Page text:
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Education revolution anyone?

By Glynne Sutcliffe - posted Friday, 8 February 2008

The fixes are many - smaller class sizes and more money being the most notoriously useless. Better school buildings, and better equipped libraries (maybe with gyms and piped music …) are also niceties that promise an edge to something already going well. But if it’s not going well?

So what might be more helpful? Highly trained teachers look like a good idea. And teachers who care most about content mastery are likely to be considerably better than teachers who have been required to prioritise generalist classroom management skills. Teaching “methods” should be the cream on the cake, but one gets sick on an exclusive diet of cream without cake.

Kevin Rudd seems to think that a computer on every child’s lap will fix a lot. Certainly the children, and probably their parents, will be happy about getting a free computer. So, no doubt, it will get support. Will it help all children become high achievers? Probably not. (Mark Latham’s unfortunate fixation on buying three books for every baby was possibly more promising, if given a tweak here and there.)


On the “early learning” front, Kevin Rudd has done his homework better than Latham ever did. His 15 hours of pre-school per week for every four-year-old is a significant structural change. It could improve school prospects for the following generations of children. Its greatest weakness, however, is that it depends on the current system to generate space, staff and curriculum. It will take years to be institutionalised, and the process of institutionalisation will automatically take the teeth out of it anyway. (We have already had Allen Luke from Queensland in January this year going in to bat for “whole language”, thus proving there is some truth in what everyone says about “ed schools” (i.e. university faculties of education) being bastions of eduthink and the source of most educational problems around the country.)

So - how about stopping the search for a fix, and doing a little meditation on the topic of a good society and what it takes to create one.

Those who have identified John Dewey’s legacy of “progressivism” (“child-centred” or “constructivist” approaches to education) as the root source of educational malaise are on the way to facing up to the real problem.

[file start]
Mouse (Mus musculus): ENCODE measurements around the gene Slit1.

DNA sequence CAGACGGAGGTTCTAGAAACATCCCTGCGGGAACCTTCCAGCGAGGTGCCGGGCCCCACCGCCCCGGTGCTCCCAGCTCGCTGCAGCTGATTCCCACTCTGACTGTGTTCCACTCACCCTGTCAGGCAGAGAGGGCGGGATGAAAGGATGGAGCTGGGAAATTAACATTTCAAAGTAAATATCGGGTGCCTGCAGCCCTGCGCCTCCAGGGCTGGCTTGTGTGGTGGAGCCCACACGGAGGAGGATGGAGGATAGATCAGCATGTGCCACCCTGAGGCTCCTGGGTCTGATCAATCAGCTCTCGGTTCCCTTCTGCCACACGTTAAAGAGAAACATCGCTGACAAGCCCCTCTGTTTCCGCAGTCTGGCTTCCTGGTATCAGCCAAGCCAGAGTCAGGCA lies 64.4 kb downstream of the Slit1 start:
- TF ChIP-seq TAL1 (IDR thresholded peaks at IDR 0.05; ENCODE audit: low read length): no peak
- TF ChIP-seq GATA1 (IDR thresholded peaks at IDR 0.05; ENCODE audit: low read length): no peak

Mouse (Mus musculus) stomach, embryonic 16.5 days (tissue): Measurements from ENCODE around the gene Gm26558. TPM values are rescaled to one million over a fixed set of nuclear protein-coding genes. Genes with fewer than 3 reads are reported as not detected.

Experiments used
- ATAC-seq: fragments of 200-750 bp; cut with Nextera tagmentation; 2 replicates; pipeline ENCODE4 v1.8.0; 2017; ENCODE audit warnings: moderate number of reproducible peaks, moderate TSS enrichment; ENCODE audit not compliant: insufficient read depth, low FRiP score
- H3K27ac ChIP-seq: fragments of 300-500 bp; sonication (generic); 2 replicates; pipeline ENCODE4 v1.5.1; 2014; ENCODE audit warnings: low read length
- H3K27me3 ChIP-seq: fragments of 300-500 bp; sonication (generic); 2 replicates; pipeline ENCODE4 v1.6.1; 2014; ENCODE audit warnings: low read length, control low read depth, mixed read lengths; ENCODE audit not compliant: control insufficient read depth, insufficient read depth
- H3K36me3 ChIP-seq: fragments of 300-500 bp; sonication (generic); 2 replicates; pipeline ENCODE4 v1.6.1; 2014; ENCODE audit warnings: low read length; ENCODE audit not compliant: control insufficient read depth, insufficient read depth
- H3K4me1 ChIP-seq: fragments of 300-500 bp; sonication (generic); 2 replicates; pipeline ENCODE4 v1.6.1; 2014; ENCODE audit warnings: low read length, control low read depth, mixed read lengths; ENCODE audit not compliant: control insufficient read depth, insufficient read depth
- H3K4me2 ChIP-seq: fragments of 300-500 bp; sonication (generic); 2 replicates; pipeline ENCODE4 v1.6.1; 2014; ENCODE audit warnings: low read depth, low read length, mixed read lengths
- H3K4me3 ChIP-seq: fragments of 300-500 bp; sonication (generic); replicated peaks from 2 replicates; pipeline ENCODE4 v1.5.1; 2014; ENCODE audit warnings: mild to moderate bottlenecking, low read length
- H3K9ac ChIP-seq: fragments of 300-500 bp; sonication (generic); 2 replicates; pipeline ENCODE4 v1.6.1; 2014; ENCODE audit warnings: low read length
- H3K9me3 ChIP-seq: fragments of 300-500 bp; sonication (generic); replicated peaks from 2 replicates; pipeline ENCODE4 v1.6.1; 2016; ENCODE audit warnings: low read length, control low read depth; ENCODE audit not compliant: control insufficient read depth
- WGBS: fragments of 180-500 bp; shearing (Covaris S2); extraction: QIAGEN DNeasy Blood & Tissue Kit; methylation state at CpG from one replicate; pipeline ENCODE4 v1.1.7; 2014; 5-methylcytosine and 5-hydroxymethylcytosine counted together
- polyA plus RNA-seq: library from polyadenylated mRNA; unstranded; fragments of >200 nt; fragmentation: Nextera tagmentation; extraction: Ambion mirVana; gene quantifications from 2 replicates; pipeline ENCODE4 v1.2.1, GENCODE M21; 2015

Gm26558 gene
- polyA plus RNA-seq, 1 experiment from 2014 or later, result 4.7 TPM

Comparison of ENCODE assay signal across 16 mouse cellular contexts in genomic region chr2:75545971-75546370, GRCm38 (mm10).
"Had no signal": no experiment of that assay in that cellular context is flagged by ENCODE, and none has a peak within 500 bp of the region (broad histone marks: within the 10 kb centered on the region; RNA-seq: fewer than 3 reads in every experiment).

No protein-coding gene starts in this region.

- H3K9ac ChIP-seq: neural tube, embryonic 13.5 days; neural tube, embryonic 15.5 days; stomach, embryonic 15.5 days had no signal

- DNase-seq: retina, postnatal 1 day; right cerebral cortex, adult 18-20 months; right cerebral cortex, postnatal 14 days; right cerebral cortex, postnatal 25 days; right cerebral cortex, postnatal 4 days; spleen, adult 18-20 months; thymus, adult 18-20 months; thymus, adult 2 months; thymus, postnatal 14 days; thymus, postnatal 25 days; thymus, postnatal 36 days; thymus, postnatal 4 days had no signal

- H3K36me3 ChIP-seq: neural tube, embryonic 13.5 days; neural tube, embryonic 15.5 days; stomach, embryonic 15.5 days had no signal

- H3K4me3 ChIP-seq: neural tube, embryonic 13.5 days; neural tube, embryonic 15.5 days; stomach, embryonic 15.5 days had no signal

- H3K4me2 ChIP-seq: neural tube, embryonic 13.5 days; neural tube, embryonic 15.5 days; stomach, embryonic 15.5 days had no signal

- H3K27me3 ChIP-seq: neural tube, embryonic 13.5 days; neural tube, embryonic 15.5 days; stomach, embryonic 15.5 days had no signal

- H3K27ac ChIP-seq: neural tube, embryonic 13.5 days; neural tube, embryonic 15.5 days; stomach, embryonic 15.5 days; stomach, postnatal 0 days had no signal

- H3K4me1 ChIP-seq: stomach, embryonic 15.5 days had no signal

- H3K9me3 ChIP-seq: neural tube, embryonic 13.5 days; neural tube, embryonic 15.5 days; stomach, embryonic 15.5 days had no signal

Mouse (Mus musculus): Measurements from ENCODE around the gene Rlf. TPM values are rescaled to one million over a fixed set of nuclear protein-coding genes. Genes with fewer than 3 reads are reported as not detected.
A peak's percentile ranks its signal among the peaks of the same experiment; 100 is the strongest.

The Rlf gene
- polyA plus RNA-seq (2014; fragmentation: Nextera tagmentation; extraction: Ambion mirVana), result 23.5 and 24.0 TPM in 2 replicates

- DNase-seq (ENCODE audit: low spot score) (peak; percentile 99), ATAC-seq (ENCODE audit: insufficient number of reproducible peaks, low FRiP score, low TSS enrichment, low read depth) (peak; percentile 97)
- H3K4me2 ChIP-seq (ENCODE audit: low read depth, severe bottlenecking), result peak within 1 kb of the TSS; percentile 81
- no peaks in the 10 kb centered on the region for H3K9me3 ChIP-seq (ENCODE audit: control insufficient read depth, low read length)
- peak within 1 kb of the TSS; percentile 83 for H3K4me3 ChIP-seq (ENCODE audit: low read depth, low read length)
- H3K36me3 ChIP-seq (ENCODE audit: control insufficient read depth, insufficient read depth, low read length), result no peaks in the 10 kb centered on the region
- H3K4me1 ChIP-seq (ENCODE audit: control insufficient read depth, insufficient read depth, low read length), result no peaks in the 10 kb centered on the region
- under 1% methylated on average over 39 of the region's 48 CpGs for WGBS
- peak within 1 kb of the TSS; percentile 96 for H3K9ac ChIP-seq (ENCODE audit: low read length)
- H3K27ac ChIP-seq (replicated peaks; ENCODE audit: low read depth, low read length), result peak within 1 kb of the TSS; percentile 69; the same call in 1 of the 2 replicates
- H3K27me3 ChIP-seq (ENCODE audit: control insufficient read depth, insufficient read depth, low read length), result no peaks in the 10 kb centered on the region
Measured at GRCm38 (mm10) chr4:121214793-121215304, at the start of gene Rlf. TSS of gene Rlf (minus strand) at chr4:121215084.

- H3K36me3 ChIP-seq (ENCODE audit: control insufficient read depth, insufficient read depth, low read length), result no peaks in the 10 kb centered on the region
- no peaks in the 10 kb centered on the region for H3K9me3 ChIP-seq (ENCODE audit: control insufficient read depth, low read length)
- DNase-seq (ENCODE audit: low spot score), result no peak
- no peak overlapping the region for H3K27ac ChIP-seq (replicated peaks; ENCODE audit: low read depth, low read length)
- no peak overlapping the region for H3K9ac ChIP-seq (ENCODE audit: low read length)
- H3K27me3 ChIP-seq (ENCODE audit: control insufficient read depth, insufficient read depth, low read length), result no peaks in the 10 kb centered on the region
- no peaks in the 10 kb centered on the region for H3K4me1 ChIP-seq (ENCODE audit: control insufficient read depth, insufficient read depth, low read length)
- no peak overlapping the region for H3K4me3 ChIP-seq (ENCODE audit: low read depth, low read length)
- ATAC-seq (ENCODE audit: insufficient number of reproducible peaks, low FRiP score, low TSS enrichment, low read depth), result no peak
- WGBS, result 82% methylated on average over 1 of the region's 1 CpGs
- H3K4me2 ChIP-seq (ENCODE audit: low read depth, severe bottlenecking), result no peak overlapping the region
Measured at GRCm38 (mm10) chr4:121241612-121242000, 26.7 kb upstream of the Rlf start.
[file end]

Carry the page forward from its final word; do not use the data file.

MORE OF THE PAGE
What we are looking for is Blake’s worm in the heart of the rose. There is no doubt but that progressivist eduspeak sounds beautiful, smells beautiful, and looks good on the table. The children are “enjoying” school, and “having fun” and sometimes actually learning a few things. They are “owning” the topics they are “working on”, they are “taking responsibility” for understanding the various bits of the universe of created and uncreated things they are contemplating. They are not in crowded classrooms chanting the times table in front of a teacher who wields a ruler and barks at them.

Sometimes of course, and some people think all too often, the children are lost, don’t know what they are supposed to be doing, get non-committal answers to questions they ask the teacher, and do their “assignments” in a state of profound alienation. What should be an excited and exciting exploration of a new topic area all too often becomes a chore, a task set to be completed by a given date. Those who are more capable of grasping what needs to be done (the “upper” end of the ability curve) might not look lost, but frequently are just as alienated - feeling like monkeys trained to perform tricks. They hand in work, get good marks, and forget the subject matter of an assignment, reckoning it was good if they learned through it how to better use the web as a research tool, or found a better way to build a bibliography.

My father once tossed off the thought that if the pupil hasn’t learnt, then the teacher hasn’t taught. But under progressivist pedagogies teachers aren’t supposed to teach - they are specifically told that they should abandon completely the role of “sage on a stage”, and instead be a “guide on the side” - the much over-hyped “facilitator”.


Ten years ago, on a European holiday, I made a point of visiting Vienna, so that I could go and see the house of Sigmund Freud. One of his journals was left open on a table for the visitors (pilgrims) to read. So I read. And lo! The topic of the paragraph in the middle of the page was what he remembered from his schooling. Well! It turned out that all he remembered with any clarity were his teachers. And he didn’t remember what they taught him only their personalities!

If Freud’s account is a clue to the socio-psychological dynamics of classrooms, then what on earth are we trying to do by telling teachers to be facilitators, utterly nondescript nothings with whom the children have no personal connection - while they concentrate their attention on the “task in hand”, that is to say, whatever the current topic they have selected or been assigned for study.

In India, the aspiring student (in any religious arena at least) is told, first choose your guru. Without a guru you can go nowhere and learn nothing of value.

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About the Author

Glynne Sutcliffe MA (Chicago) BA (Hons Hist) Dip Ed (Melb) is a Director of the Early Reading Play School in South Australia.

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